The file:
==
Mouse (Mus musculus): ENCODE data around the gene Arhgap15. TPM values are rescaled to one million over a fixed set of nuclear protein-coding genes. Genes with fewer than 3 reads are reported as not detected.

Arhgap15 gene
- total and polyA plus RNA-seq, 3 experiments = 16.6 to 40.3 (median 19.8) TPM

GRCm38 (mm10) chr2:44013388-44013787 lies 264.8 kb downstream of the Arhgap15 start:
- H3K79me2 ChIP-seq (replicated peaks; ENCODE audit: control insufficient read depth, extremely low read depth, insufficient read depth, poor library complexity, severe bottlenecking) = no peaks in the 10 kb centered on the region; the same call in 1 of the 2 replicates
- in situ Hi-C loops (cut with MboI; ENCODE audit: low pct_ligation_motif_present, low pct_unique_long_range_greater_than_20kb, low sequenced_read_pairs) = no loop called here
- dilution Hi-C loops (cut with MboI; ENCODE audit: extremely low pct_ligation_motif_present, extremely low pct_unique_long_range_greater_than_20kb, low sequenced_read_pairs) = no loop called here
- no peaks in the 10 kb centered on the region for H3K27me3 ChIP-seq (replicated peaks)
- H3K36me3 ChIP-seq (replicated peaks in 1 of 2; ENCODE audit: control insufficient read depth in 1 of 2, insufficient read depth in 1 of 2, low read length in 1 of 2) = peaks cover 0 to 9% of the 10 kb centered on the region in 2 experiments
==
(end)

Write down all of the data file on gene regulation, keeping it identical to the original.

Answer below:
Mouse (Mus musculus): ENCODE data around the gene Arhgap15. TPM values are rescaled to one million over a fixed set of nuclear protein-coding genes. Genes with fewer than 3 reads are reported as not detected.

Arhgap15 gene
- total and polyA plus RNA-seq, 3 experiments = 16.6 to 40.3 (median 19.8) TPM

GRCm38 (mm10) chr2:44013388-44013787 lies 264.8 kb downstream of the Arhgap15 start:
- H3K79me2 ChIP-seq (replicated peaks; ENCODE audit: control insufficient read depth, extremely low read depth, insufficient read depth, poor library complexity, severe bottlenecking) = no peaks in the 10 kb centered on the region; the same call in 1 of the 2 replicates
- in situ Hi-C loops (cut with MboI; ENCODE audit: low pct_ligation_motif_present, low pct_unique_long_range_greater_than_20kb, low sequenced_read_pairs) = no loop called here
- dilution Hi-C loops (cut with MboI; ENCODE audit: extremely low pct_ligation_motif_present, extremely low pct_unique_long_range_greater_than_20kb, low sequenced_read_pairs) = no loop called here
- no peaks in the 10 kb centered on the region for H3K27me3 ChIP-seq (replicated peaks)
- H3K36me3 ChIP-seq (replicated peaks in 1 of 2; ENCODE audit: control insufficient read depth in 1 of 2, insufficient read depth in 1 of 2, low read length in 1 of 2) = peaks cover 0 to 9% of the 10 kb centered on the region in 2 experiments